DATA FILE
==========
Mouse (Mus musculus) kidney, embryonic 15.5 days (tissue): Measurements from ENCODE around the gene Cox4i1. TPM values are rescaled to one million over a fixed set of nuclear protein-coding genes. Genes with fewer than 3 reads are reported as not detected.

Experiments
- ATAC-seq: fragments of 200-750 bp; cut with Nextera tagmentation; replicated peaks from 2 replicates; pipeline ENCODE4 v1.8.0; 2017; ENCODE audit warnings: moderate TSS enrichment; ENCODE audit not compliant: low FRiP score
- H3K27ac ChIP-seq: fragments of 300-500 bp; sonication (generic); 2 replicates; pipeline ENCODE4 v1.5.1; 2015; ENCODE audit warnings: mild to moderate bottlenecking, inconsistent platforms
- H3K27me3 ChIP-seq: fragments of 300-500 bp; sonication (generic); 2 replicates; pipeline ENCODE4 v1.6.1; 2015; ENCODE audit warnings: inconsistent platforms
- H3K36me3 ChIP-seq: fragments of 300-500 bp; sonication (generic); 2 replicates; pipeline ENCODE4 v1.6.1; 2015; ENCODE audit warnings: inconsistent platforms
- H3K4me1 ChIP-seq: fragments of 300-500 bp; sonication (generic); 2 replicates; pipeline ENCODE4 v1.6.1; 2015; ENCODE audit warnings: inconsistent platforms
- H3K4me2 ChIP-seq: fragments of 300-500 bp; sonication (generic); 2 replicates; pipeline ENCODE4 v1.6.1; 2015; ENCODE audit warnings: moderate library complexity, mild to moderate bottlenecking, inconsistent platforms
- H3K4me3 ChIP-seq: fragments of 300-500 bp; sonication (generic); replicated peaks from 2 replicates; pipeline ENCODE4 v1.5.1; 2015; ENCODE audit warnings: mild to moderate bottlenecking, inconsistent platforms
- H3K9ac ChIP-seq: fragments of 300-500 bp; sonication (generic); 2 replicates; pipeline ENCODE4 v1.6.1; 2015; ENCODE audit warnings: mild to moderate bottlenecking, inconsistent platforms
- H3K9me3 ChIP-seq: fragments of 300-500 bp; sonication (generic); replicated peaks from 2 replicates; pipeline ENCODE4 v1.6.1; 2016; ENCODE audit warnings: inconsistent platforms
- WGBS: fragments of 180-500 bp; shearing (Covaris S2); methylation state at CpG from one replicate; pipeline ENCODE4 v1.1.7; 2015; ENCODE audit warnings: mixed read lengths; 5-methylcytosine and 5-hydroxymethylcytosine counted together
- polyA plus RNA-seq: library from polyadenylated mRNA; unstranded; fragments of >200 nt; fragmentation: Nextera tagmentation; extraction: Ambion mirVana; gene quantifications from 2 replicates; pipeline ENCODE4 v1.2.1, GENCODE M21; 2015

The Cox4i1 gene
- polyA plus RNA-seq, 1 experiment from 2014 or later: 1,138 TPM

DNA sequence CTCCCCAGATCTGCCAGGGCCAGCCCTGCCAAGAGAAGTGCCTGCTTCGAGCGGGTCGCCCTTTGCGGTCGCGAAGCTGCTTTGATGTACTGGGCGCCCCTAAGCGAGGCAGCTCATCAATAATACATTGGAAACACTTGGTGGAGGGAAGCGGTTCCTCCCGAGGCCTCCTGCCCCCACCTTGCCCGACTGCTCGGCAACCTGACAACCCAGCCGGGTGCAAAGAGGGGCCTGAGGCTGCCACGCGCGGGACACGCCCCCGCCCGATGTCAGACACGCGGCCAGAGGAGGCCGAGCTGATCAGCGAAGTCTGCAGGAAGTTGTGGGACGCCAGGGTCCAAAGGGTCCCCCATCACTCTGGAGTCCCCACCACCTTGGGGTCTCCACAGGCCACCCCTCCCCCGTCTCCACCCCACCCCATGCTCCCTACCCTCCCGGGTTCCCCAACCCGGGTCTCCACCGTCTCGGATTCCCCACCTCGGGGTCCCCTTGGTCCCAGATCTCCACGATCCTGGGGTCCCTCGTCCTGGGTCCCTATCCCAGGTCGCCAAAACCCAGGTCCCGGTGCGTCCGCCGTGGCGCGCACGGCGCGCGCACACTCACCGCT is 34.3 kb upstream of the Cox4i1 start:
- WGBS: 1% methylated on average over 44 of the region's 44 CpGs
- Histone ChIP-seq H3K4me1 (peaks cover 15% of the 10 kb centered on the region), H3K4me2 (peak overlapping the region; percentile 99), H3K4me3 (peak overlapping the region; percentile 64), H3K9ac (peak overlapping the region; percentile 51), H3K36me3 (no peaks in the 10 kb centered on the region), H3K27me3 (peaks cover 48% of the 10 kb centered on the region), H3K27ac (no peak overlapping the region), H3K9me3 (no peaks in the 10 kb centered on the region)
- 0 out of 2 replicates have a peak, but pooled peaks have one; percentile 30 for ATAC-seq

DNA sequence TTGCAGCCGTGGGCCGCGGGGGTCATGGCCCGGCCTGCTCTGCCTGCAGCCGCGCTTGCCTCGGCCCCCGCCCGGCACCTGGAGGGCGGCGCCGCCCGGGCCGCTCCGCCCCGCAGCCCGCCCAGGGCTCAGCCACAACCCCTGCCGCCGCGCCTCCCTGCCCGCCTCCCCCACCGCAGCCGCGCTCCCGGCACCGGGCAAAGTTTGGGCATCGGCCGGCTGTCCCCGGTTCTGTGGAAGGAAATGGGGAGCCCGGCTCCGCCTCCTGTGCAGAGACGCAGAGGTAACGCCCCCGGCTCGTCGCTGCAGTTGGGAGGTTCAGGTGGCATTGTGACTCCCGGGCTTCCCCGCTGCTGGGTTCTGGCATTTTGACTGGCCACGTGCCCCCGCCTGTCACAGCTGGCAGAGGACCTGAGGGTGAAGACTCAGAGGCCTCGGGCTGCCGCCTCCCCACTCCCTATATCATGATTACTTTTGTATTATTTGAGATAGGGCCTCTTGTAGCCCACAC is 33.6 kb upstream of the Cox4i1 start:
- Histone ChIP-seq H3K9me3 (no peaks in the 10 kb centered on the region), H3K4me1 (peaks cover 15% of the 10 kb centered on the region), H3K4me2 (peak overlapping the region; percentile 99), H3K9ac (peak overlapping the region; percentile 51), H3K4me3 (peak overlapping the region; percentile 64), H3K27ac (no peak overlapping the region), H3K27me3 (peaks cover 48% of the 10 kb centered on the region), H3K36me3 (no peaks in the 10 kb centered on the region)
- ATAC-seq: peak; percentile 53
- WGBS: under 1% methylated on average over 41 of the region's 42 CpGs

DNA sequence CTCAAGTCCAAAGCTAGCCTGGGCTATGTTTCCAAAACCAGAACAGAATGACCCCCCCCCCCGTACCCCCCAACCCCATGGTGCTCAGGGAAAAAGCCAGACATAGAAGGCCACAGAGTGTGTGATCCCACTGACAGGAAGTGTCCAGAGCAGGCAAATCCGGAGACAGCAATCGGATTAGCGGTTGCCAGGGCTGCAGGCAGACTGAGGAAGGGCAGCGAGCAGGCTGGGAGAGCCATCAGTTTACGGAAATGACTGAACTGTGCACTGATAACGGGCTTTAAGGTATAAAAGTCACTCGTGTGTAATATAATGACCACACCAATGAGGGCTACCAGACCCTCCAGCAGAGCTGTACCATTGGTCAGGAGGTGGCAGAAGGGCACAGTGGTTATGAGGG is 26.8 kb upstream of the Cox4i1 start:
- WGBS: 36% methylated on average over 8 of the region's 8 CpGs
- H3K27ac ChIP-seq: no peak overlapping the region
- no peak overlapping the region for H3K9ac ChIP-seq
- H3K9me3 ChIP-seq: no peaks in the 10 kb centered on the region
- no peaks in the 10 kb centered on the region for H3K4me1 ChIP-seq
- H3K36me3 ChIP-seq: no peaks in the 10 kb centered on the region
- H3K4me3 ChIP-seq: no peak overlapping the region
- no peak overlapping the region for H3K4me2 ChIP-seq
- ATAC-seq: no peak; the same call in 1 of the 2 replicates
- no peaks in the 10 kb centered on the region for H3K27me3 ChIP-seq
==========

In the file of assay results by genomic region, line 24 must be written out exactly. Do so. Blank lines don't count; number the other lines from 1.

DNA sequence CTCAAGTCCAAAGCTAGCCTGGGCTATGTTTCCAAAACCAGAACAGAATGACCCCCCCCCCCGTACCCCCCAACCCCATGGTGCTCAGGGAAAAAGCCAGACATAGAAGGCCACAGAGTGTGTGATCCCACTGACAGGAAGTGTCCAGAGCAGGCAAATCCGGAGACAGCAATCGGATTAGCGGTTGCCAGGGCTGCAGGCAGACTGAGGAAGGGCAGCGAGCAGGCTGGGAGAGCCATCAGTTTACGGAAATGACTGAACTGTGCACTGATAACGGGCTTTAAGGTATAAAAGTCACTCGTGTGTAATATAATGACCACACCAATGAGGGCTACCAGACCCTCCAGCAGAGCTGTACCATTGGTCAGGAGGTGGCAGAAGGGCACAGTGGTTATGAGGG is 26.8 kb upstream of the Cox4i1 start: